Current Fabrication Time: Approx. 4 Weeks

How do I measure my conch piercing?

How do I measure my conch piercing?

If you’ve never worn a hoop in your conch piercing, or this is the first time that you’re changing your jewelry out, you are not alone! Buying body jewelry online can be daunting because of the potential to waste money when you don’t know which size you wear.

It’s easy to measure your conch piercing at home with simple tools, even if you’ve never worn a hoop before. You will need a piece of paper, a ruler, a pen, and a mirror (or a friend). The measurement that you will be taking is the distance from your conch piercing to the edge of your ear in either a straight line or at an angle. The angle at which you measure will determine how loosely the jewelry will fit. Alternatively, if you don’t want to measure your actual piercing, then you can opt to use a hoop that already fits you well. To measure the inner diameter of a conch ring that you have just put the jewelry on top of a ruler and count how many millimeters are inside of the hoop.

What is the standard size for a conch piercing?

Most conch piercings are done at 14 gauge. It’s also possible to have a 16 gauge conch. If you had the piercing done professionally, then it’s highly unlikely that they used anything smaller than 16G. Conch ring inner diameters usually range from 10mm-15mm, depending on how far the piercing was placed from the edge of the ear. 

I don’t give out standard recommended size for my jewelry because I don’t believe there is a one size fits all approach. You need to measure to ensure you’re going to get a good fit. Keep in mind that the jewelry you were initially pierced with will always be bigger (if it was a hoop) or longer (if it was a stud) than necessary to accommodate the swelling that a healing piercing goes through.

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Check out these nickel-free designs! The hoop is made out of pure niobium and the captive bead is made out of tarnish-resistant silver or solid gold.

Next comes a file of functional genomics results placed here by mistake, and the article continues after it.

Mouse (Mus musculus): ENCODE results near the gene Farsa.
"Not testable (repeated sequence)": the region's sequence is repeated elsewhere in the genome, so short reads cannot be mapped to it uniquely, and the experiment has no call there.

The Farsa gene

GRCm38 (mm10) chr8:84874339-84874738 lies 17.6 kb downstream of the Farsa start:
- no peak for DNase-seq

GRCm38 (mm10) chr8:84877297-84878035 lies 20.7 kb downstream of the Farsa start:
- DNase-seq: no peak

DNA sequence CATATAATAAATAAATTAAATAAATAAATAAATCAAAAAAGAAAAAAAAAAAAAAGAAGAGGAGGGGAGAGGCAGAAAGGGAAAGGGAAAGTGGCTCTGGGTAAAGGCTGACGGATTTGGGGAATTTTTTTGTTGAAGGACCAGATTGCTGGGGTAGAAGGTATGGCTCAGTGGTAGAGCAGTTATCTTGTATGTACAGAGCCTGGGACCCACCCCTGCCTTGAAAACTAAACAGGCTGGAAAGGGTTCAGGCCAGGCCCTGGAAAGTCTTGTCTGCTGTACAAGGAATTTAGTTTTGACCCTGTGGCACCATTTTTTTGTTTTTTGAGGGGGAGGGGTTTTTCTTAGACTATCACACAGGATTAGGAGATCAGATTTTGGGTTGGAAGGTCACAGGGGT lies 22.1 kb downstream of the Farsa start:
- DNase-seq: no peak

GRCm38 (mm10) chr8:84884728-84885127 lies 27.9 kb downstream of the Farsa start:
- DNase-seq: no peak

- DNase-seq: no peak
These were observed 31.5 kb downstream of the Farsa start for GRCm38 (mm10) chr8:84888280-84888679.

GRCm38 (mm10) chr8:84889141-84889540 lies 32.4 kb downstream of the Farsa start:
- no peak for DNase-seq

How big of a hoop do you need for a conch piercing?

The size of the hoop will depend on how deep the piercing was placed inside your ear. The closer the piercing is to the edge of your ear the smaller the hoop will have to be, whereas deeper placements will require larger inner diameters. It’s important to keep in mind that the size of your ear does not determine what size hoop you need. 

You can have a small ear but still need a large inner diameter because the piercing was placed further into your ear. The same is true for a large ear. You can have a large ear but wear a small hoop inner diameter because the piercing was placed closer to the edge of the ear.

How do I know what gauge my conch piercing is?

If you don’t know what gauge your conch piercing is, then you will either have to measure your jewelry or ask your piercer. Gauge is the thickness of the jewelry, and you can measure that using a caliper or a micrometer. You cannot use a ruler to measure gauge. A ruler is not accurate enough to pick up the small differences between the gauges used for body jewelry. If your jewelry is 14 gauge, then it will measure approximately 1.6mm thick. A piece of 16 gauge jewelry will be approximately 1.2mm thick. Although you most likely do not wear 18 gauge in your conch, if you do the jewelry will measure 1.0mm thick.

Different gauges of wire from 12G-22G (left to right).

Tools that can measure the gauge of body jewelry.

How do I know what size conch ring I wear?

Aside from asking your piercing the only reliable way to know what size hoop you wear in your conch is to measure the actual piercing or a piece of jewelry that you already have. The measurement that you need to take is the distance from the piercing hole to the edge of your ear. If you take this in a straight horizontal line, then this number will be the smallest inner diameter of jewelry that you can wear without it being too tight. Do not take this measurement by holding a ruler up to your ear. Instead, use a piece of paper then measure the paper against a ruler.